6.10 The nature of viscosity

Before discussing turbulence further, it is useful to examine the origins of viscosity. Viscosity is introduced in Sec. 2.12 of this book as part of the Newtonian constitutive model. The model was originally phenomenological, but was later derived directly from kinetic theory which describes a gas as a number of submicroscopic particles, e.g. atoms or molecules, in random motion.

The kinetic view of viscosity imagines a fluid in two dimensions, eqn and eqn, subjected to a shear force in the eqn-direction. Although the mean flow is in the eqn-direction, particles move in the eqn-direction due to random fluctuations with a mean speed eqn.

PICT\relax \special {t4ht=

Consider a plane at eqn. A particle will pass through the plane if its path towards it is not interrupted by a collision which sends it moving away from the plane. Particles passing through the plane arrive from an average distance eqn, where eqn is some factor of the average distance travelled by a moving particle between successive collisions, the mean free path eqn.

From kinetic theory, the mass flow rate of particles passing through a surface of unit area eqn. The mean eqn-velocity of particles crossing the plane from the eqn-direction is eqn ; similarly from the eqn-direction, it is eqn .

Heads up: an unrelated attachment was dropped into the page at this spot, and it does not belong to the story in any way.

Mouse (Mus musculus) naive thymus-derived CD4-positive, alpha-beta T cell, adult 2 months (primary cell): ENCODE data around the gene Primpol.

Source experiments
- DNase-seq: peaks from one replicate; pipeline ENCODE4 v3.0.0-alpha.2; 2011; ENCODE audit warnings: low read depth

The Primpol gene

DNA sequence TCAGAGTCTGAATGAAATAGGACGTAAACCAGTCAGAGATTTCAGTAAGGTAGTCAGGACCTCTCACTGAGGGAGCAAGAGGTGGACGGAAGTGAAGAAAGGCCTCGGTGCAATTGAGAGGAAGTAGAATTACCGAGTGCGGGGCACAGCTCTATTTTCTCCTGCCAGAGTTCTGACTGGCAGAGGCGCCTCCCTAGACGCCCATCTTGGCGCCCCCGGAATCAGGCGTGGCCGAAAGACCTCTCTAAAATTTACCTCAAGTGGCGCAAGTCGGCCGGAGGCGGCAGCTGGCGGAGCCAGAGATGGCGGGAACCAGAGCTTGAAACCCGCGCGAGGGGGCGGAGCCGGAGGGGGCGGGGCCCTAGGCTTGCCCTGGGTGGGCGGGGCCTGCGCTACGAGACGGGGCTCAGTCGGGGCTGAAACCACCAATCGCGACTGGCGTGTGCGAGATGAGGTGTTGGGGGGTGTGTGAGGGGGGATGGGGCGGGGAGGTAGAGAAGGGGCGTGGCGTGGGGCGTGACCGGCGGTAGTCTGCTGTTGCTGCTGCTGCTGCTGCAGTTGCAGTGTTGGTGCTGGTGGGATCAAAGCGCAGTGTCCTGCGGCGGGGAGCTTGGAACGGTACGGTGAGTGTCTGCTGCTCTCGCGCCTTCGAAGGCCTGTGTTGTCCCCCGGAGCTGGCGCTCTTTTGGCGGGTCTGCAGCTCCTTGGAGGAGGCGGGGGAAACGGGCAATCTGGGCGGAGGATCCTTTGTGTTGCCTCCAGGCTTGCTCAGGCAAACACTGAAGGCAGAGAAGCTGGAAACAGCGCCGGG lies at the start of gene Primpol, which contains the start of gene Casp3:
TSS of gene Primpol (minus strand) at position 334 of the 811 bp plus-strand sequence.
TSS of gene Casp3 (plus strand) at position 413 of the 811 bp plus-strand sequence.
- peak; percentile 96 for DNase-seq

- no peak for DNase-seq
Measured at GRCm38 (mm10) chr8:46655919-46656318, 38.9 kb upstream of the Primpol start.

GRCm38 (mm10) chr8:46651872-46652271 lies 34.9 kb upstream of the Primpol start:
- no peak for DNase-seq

The net eqn-momentum of the particles, positive on the eqn side of the plane is then

1 - - @ux 1 - - @ux 1 -- @ux 4- v ux + a @y-- 4 -v ux a -@y- = 2 -va -@y-: \relax \special {t4ht=

The net momentum is equivalent to the shear stress on the eqn side of the plane, eqn , as described in Sec. 2.6 . By comparison with Eq. (6.16 ), the dynamic viscosity eqn in terms of molecular properties. The kinematic viscosity is

= av -: 2 \relax \special {t4ht=
The original analysis of Maxwell12 uses eqn in Eq. (6.17 ). It was later recognised the average distance described by eqn was larger due to persistence of velocities, i.e. a particle will sometimes maintain a path towards the plane after a collision.

A more thorough analysis13 begins with the Boltzmann equation and applies the Chapman–Enskog expansion to first order in Knudsen number

 -- Kn = L : \relax \special {t4ht=
The analysis derives the conservation laws with Newtonian and Fourier constitutive models, i.e. Eq. (2.19 ), Eq. (2.51 ), Eq. (2.41 ) and Eq. (2.54 ). Treating particles as rigid spheres and collisions as elastic, yields a value eqn, leaving a simple expression for viscosity which is
|--------| | 1-- | | ' 2v | ---------- \relax \special {t4ht=

12James Clerk Maxwell, Illustrations of the dynamical theory of gases. Part I. On the motions and collisions of perfectly elastic spheres, 1860.
13see Sydney Chapman and Thomas Cowling, The mathematical theory of non-uniform gases (3rd ed.), 1970.

Notes on CFD: General Principles - 6.10 The nature of viscosity